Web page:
Investor network FAIRR and the Good Food Institute (GFI), a plant-based protein non-profit have launched two ESG reporting frameworks for meat alternative businesses.
- The frameworks introduce a standardised system for assessing the ESG credentials of investments in alternative protein.
- Investment in meat alternatives has skyrocketed in recent years, but has been lacking in transparency around sustainability credentials.
- Enabling ESG comparison between different protein alternatives will support the emergence of leaders in the sector while demanding improvement from those performing poorly.
It is widely acknowledged that intensive agriculture exerts a devastating impact on the world’s forests, soils and climate. The meat industry is also accused of the destruction of nature, exploiting animals and abusing human rights.
Rampant deforestation of the Amazon is principally driven by meat demand, while global food systems are estimated to contribute around a third of the world’s greenhouse gas emissions.
Furthermore, the 2021 Food System Impacts on Biodiversity Loss report released by Chatham House labels the agricultural sector as the main threat facing 86% of species at risk of extinction.
FAIRR, a global network of investors concerned about the ESG credentials of intensive livestock farming, has highlighted these concerns in its campaigns to drive action against the risks associated with investing in the food and agricultural sectors.
Alternative investment options lack transparency on material ESG risks
Alternative proteins, derived from plants or lab-grown from animal cells, are designed to provide similar taste and quality to conventional meat products while remaining cost-competitive.
Compared to intensive livestock farming, their production consumes fewer resources while generating less negative externalities such as greenhouse gas emissions or pollution.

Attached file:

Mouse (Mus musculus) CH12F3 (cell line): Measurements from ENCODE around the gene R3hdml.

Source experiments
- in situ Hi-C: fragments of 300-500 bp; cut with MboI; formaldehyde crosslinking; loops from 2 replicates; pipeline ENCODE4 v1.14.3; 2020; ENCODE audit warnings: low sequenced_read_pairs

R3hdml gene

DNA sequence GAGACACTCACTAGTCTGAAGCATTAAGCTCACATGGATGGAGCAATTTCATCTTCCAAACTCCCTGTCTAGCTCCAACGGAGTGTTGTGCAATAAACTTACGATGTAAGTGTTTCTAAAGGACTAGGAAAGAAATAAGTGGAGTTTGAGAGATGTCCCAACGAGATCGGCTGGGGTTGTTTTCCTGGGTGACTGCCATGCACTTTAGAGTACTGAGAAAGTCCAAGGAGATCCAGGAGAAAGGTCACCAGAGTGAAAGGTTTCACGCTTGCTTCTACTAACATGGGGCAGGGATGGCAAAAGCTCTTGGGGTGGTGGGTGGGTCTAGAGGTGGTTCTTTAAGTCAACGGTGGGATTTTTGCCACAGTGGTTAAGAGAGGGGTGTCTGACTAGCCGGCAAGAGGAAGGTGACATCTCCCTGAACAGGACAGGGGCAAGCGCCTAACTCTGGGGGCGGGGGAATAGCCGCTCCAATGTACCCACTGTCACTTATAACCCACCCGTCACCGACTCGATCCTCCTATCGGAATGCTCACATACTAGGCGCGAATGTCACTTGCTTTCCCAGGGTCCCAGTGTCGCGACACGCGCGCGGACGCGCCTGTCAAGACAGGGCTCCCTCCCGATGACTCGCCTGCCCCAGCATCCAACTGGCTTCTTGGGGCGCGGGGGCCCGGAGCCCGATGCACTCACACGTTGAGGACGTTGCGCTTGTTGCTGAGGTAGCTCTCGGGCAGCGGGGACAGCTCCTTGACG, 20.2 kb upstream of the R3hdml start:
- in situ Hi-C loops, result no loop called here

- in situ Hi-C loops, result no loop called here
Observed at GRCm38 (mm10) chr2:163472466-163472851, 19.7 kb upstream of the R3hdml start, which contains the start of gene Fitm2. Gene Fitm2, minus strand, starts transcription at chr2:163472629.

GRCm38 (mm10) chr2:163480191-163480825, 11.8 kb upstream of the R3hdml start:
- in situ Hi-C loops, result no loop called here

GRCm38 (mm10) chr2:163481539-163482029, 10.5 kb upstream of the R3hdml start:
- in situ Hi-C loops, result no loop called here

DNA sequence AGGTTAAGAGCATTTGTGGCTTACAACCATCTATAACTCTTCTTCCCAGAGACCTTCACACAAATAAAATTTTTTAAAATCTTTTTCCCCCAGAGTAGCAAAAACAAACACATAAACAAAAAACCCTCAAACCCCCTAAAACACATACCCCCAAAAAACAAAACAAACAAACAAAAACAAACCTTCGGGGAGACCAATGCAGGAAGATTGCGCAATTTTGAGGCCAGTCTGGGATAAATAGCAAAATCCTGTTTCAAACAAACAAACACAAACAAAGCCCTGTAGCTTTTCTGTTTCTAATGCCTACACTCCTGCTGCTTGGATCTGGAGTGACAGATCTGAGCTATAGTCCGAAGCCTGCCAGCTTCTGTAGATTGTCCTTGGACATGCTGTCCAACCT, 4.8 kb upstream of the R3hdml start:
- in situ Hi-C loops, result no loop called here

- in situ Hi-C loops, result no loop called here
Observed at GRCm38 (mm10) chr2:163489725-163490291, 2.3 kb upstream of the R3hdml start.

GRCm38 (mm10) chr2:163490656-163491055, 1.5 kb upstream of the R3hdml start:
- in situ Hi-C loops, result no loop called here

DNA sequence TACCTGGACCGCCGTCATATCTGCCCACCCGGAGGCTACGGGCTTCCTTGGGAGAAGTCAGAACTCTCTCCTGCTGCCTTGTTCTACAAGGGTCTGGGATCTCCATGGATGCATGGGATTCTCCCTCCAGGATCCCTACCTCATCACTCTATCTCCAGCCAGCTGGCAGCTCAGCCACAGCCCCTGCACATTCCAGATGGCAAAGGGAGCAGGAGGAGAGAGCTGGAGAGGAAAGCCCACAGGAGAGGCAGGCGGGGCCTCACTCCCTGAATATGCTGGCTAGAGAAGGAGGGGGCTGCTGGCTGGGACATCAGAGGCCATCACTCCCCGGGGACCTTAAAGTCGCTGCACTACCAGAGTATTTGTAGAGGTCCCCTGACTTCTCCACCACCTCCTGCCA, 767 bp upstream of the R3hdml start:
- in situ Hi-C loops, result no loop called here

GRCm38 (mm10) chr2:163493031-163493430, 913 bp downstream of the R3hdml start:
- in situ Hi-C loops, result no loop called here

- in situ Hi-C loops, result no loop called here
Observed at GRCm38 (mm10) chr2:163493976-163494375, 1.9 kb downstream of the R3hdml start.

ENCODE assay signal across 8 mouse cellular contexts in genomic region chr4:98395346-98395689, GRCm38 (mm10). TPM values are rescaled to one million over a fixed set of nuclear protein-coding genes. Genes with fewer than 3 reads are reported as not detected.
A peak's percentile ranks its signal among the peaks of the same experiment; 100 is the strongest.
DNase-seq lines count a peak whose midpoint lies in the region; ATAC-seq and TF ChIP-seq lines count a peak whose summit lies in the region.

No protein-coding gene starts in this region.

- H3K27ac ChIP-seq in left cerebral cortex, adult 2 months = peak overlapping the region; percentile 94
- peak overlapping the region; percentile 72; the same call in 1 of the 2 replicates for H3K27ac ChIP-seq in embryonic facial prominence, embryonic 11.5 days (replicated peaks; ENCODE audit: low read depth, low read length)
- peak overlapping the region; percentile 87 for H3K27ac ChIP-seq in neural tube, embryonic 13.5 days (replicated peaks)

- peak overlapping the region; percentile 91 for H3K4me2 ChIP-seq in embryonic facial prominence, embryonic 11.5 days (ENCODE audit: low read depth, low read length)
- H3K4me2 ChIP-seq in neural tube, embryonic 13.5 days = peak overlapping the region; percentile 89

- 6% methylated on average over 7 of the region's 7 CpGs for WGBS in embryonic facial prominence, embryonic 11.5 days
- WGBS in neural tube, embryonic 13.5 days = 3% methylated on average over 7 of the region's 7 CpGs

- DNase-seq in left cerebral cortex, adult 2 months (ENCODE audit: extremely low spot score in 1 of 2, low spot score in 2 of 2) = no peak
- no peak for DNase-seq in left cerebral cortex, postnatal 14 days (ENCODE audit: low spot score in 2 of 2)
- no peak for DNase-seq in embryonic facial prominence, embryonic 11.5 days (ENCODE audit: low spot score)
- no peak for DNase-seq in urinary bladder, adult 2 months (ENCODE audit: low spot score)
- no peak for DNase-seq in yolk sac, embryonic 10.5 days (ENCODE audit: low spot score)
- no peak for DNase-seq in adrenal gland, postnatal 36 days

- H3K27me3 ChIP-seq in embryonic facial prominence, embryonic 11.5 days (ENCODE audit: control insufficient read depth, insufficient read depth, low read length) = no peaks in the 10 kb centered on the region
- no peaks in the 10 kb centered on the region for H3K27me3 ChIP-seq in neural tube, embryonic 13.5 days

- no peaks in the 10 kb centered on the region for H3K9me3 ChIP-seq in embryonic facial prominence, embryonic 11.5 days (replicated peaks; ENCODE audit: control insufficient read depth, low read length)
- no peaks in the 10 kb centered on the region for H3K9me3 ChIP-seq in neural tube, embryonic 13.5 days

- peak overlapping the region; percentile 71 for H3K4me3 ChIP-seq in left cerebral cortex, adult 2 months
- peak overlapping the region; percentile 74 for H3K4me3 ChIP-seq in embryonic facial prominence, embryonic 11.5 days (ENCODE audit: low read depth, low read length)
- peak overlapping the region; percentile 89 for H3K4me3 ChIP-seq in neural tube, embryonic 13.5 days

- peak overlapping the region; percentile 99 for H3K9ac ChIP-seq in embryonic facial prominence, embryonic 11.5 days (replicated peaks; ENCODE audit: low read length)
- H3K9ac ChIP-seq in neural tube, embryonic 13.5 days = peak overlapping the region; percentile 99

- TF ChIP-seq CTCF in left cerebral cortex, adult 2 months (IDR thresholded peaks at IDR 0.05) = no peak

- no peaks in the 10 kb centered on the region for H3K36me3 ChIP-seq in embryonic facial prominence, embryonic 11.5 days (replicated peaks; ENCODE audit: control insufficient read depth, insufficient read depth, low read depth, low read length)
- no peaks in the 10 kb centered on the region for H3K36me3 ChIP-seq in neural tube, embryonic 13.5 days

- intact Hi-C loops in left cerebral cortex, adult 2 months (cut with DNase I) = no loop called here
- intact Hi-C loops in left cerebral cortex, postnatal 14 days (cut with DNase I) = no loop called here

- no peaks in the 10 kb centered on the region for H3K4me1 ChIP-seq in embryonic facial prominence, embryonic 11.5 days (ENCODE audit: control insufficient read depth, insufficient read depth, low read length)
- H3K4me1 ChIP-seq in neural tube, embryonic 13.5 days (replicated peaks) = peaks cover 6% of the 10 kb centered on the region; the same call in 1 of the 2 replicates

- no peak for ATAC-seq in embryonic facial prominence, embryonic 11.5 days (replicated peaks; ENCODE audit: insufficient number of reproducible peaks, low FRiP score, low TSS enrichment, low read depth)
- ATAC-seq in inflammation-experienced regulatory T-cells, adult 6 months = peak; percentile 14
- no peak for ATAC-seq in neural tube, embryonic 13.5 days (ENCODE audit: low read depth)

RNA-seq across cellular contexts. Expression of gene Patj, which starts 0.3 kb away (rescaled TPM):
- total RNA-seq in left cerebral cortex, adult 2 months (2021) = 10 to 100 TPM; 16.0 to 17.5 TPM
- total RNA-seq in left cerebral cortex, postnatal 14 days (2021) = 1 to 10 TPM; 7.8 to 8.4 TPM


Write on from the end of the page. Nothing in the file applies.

This makes it clear that investments in such alternatives are less likely to incur the outbound material risks associated with the conventional meat industry, leading to an increase in investor demand for alternative options.
Within the food and agriculture sector, this has resulted in investment in alternative proteins increasing by an average five-year growth rate of 91% through 2021, according to the GFI.
Dedicated funds have attracted significant capital, with the Green Generation Fund having recently secured €100 million to back start-ups developing sustainable food technologies. The potential for high returns is clear, as the sector’s sales are estimated to reach up to US$1.1 trillion by 2040.
Despite this shift in market being well under way, there has been a lack of transparency and reliable data that demonstrates the better sustainability performance, or lower adjusted risk performance, of the alternative protein sector.
Standardised frameworks allow better comparison
The frameworks released by FAIRR and the GFI provide a standardised approach to reporting on ESG credentials within the alternative protein industry.
This will allow clearer comparisons to be drawn between the conventional protein sector and its emerging competition, as well as between individual companies within the value chain of alternatives to traditional meats.
Created in collaboration with major food companies, dedicated investors in sustainable food systems, investment management firms, non-governmental organisations and independent experts, the frameworks are expected to offer a robust approach to assessing and reporting the ESG credentials of the alternative protein industry.
As alternative proteins are becoming less of a side-line and entering the mainstream market, the frameworks will likely be welcomed by investors.
Work is also underway to provide consumers with more transparent food choices, exemplified by an Oxford University initiative to develop a methodology for calculating the climate impacts of multi-ingredient foods sold in supermarkets.
Such efforts could result in a food labelling system that allows buyers to make purchasing decisions based on their environmental values.
Enabling these comparisons will allow leaders to emerge within the alternative protein sector, while shedding light on opportunities for improvement and holding those performing poorly to account.